“I love my job, I love helping people, I love watching agriculture grow,” Leonhardt said.
Leonhardt said programs and industries that have grown in the past three and a half years include hemp, honey, maple syrup, cattle, and food banks.
Leonhardt served two years in the state Senate before taking office in 2016 and now has continued to try to cultivate the hemp industry in the state. When the application period ended for the 2020 growing season of industrial hemp in Oct. 2019, the state received more than 400 applications.
The 2021 growing season application process ends on Oct. 31. According to the department’s figures, the state had 649.5 acres of hemp grown in 2019.
During his time in the legislature, Beach has pushed for the hemp industry by working on experimental plots. He said if elected he would like to put an education element into the hemp program and not just focus on the application process.
He said the hemp program needs to be stressed as a business and not a hobby and some results have been disappointing.
“A lot of focus has been on how many applications are being made. Well, that’s not what you want to judge anything on, you want to judge it on the output and how many plants are being generated,” Beach said.
Beach said he’d want more focus in the department on promoting agricultural products grown in the state. He has put together a 10-point plan for educational advances with K-12 schools and agriculture.
His campaign has been based around the term “ARC” standing for advocacy, resources and communication for the industry. The West Virginia Development says in 2019, the state’s farmers produced $800 million in a variety of products from produce to livestock.
Beach was last elected to the state Senate District 13 in 2018 and his term would end 2022 if not elected to the Ag post.
“That element that I have to bring to the table is as a native West Virginia, I can talk to talk and walk the walk when it comes to agriculture. I was raised in that environment, I stayed close to that environment all my life,” Beach said.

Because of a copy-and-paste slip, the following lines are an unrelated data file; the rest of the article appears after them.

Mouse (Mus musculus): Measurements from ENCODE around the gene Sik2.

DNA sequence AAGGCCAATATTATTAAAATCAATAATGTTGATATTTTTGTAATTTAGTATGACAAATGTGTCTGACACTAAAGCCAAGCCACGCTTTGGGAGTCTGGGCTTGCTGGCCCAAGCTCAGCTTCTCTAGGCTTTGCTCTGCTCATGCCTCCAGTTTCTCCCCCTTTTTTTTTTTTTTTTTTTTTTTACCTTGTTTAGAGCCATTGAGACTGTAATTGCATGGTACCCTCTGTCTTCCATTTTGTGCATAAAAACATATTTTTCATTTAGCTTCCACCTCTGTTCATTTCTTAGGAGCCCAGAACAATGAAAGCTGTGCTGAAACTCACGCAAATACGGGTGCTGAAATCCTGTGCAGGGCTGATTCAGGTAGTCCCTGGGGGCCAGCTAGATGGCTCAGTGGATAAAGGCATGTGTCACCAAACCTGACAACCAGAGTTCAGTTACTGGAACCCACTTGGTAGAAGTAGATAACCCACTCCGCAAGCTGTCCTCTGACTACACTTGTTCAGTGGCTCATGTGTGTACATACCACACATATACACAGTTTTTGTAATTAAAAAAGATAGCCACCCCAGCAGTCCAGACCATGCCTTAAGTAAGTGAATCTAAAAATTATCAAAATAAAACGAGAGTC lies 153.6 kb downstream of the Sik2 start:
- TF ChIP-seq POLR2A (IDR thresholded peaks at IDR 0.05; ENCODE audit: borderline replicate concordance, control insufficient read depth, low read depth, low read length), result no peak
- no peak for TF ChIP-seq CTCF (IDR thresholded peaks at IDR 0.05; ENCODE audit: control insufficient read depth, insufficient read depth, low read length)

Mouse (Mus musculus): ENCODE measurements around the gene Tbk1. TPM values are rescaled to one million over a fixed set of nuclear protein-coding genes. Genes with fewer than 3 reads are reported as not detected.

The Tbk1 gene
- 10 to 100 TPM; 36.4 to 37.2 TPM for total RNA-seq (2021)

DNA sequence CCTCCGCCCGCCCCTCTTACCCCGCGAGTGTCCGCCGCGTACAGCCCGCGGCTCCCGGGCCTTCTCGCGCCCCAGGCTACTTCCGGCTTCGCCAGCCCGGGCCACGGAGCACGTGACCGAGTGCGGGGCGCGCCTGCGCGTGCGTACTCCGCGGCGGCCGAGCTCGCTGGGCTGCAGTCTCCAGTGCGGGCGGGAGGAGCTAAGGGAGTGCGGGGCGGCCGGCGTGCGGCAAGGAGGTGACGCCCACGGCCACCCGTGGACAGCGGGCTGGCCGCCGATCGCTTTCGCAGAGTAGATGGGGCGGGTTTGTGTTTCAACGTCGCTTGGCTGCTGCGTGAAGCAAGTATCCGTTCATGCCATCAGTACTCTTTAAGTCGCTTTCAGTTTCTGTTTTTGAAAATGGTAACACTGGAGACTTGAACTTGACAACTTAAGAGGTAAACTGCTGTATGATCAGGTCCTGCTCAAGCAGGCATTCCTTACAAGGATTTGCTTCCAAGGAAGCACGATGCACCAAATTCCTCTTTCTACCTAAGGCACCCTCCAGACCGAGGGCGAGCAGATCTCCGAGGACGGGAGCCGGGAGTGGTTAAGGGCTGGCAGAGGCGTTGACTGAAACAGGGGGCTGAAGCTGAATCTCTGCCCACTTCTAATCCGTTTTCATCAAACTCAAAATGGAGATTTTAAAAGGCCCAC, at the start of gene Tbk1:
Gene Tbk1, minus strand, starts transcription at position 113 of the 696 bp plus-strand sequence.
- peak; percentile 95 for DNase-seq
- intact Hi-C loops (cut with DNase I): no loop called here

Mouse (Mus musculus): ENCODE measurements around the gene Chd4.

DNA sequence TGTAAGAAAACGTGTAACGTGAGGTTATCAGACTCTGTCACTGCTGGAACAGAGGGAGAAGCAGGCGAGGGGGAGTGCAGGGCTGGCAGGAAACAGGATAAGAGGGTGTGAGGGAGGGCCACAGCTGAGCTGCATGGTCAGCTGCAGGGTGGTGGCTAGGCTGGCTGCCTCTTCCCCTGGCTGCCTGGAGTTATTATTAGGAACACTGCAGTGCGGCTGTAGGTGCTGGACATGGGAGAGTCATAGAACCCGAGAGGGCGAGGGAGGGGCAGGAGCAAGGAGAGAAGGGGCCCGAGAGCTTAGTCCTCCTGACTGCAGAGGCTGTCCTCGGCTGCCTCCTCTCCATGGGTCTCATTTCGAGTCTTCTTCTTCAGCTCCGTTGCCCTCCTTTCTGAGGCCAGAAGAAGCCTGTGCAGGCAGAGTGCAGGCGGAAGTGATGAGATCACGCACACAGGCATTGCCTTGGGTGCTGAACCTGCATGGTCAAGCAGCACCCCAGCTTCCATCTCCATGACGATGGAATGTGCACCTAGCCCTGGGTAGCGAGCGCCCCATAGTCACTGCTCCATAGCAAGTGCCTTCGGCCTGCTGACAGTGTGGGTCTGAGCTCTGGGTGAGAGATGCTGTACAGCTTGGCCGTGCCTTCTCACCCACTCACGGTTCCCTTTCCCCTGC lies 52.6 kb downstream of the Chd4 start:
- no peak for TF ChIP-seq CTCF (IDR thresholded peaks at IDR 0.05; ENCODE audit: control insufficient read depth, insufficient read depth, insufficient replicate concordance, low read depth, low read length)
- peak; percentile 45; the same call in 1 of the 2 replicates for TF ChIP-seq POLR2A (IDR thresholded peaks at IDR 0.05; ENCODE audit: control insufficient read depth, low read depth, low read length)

The early in-person voting period in West Virginia ends Oct. 31.
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Another poll in the West Virginia Governor’s race indicates that incumbent Republican Jim Justice maintains a commanding lead over Democratic challenger Kanawha County Commissioner Ben Salango.
The WMOV Radio Poll conducted last week by Triton Polling and Research found that 54 percent of likely voters favored Justice while 35 percent favored Salango. Seven percent favored other candidates and just five percent were undecided.
The results are almost the same as the MetroNews West Virginia Poll conducted earlier in the month. Our poll had Justice at 53 and Salango at 34.
There have been other polls that show the race much closer, and those are the ones that Salango campaign spokesperson Kelsi Browning referenced when contacted.
“Other polls show Ben Salango within striking distance. The early voting numbers show that there is excitement for Salango,” she said. “In the home stretch, we are focusing on getting out the vote and letting voters know that there is a real choice on the ballot between public service and self-service.
Salango has faced several challenges in this race that have proven difficult to overcome.
First, the contest has changed dramatically since he announced last fall. At the time, Morning Consult’s approval ratings for the country’s governors had Justice near the bottom.